Does #MeToo Help or Hurt?

Tarana Burke the co-founder of the organization Just Be Inc. (a nonprofit focused on improving the health and well-being of young women of color) gave life to the phrase ‘Me Too’ (Connley, 2018). Actress Alyssa Milano’s tweet in October 2017 made it go viral. Since then the phrase has become a movement, and the movement has expanded globally.

#MeToo and Social Media Gives Victims a Voice

The #MeToo movement has empowered many brave women to raise their voices and share their stories. But will it succeed in Pakistan, a conservative country struggling for women’s rights? Today, we celebrate, commend and join forces with the brave women who found their voices and shared their stories. One of those women is Meesha Shafi, a Pakistani celebrity and musician who “shook the country’s entertainment industry when she used the hashtag #MeToo” to expose sexual harassment that she endured from her colleagues (Tanzeem, 2018).

Before the #MeToo movement and without naming names, other Pakistani women had already begun sharing their stories via social media. Meesha was not the first Pakistani women to come forward, but she was one of the most famous ones.

Double Standards in a Conservative Society

Pakistan has a conservative and modest Muslim society. Women are expected to dress modestly, and keep their distance from men, as well as places were men go to regularly. Even in public restaurants, families are seated in a separate area.

Despite the conservative nature, there appears to be a double standard about appropriate conduct. Many women complain that they are being harassed. However, it is considered normal for a man to brush up against a woman, pinch her bottom or touch her inappropriately.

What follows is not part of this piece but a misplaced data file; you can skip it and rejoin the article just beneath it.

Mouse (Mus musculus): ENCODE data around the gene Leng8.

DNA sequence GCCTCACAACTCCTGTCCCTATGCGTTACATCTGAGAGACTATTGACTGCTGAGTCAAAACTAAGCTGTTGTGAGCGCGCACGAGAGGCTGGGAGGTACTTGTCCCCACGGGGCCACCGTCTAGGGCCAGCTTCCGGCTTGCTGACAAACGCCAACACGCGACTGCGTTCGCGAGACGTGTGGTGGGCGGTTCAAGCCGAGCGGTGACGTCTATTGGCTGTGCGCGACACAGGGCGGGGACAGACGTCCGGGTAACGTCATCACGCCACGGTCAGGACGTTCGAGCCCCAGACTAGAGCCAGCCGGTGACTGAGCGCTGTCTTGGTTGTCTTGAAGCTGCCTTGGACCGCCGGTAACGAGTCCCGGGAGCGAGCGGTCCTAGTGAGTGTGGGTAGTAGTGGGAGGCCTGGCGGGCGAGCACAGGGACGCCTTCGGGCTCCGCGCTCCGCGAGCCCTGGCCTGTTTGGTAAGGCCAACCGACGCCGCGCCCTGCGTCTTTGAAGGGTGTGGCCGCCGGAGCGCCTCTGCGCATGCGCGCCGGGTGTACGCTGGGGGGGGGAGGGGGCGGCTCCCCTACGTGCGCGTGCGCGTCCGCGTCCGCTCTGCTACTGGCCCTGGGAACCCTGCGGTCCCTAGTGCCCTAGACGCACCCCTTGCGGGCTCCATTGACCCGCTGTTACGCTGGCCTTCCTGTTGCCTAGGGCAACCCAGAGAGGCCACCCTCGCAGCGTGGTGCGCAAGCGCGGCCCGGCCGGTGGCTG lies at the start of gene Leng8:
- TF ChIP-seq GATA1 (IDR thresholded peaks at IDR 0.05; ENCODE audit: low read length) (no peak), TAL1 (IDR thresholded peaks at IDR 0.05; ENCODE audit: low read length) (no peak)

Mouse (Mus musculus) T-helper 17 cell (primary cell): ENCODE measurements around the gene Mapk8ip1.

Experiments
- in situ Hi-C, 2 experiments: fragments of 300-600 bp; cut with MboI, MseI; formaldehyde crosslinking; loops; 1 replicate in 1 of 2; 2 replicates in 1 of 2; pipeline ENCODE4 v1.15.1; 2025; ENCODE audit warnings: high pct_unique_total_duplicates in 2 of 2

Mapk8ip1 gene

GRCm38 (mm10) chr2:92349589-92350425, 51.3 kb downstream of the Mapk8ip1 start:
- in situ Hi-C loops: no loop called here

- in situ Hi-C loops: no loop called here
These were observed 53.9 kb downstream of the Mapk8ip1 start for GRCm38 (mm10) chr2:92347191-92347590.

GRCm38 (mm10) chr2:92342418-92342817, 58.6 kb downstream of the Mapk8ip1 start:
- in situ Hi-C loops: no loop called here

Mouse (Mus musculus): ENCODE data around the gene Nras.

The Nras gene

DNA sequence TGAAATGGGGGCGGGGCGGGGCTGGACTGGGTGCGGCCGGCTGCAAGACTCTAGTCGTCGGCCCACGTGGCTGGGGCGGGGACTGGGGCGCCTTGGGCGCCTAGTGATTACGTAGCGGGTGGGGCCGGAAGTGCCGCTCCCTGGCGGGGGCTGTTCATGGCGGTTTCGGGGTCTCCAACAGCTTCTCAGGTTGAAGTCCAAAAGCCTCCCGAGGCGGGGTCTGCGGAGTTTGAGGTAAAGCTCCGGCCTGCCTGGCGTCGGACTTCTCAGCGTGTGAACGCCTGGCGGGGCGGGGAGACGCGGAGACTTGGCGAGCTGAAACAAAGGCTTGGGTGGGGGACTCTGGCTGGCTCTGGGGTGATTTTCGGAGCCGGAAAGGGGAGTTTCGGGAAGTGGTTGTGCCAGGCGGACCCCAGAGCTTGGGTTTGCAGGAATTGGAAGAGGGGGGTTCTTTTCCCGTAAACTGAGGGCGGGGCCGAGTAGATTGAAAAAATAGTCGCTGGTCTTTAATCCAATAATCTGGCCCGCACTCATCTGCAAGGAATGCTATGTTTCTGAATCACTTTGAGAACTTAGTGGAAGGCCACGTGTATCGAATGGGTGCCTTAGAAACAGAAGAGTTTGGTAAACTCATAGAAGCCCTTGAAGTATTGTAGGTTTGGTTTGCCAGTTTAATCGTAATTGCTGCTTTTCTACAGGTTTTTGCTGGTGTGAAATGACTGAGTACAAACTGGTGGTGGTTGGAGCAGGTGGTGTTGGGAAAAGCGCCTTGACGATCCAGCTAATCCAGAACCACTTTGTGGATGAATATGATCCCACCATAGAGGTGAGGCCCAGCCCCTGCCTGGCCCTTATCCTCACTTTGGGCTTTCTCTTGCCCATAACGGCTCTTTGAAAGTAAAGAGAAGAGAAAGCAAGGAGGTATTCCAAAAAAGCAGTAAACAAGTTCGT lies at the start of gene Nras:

Backlash for Speaking Out

This brave woman used her public platform to speak out and take a stand in conservative country. On her twitter feed Meesha wrote that she was sharing this because she believed that by speaking about her own experience she would help to “break the culture of silence that permeates through. . .society” (Tanzeem, 2018).

The hope is that the #MeToo movement will cause a wider debate about sexual harassment and appropriate behavior between sexes.  However, those who come forward may encounter some degree of backlash. Like Meesha, who had to deactivate her Facebook and Instagram accounts. She shut down her accounts, because her entire family were experiencing slander, bullying, threats and abuse. Even her young children were subject to attacks online.

Around the world, women who complain about sexual harassment are met with backlash and are accused of having an agenda. Tufali Akhtar, a veteran Pakistani journalist was quoted saying that harassment does not exist, just lying women with secret agendas who falsely claim harassment. According to Tufali, women use sex to advance their careers, because of business dispute or due to professional jealousy.

In protest to Meesha, other Pakistani men took to social media making similar arguments. Meesha was accused of trying to gain publicity by linking herself to the #MeToo movement. One Twitter user tweeted that instead of crying over spilled milk Meesha should have slapped her colleague and assailant and then moved on.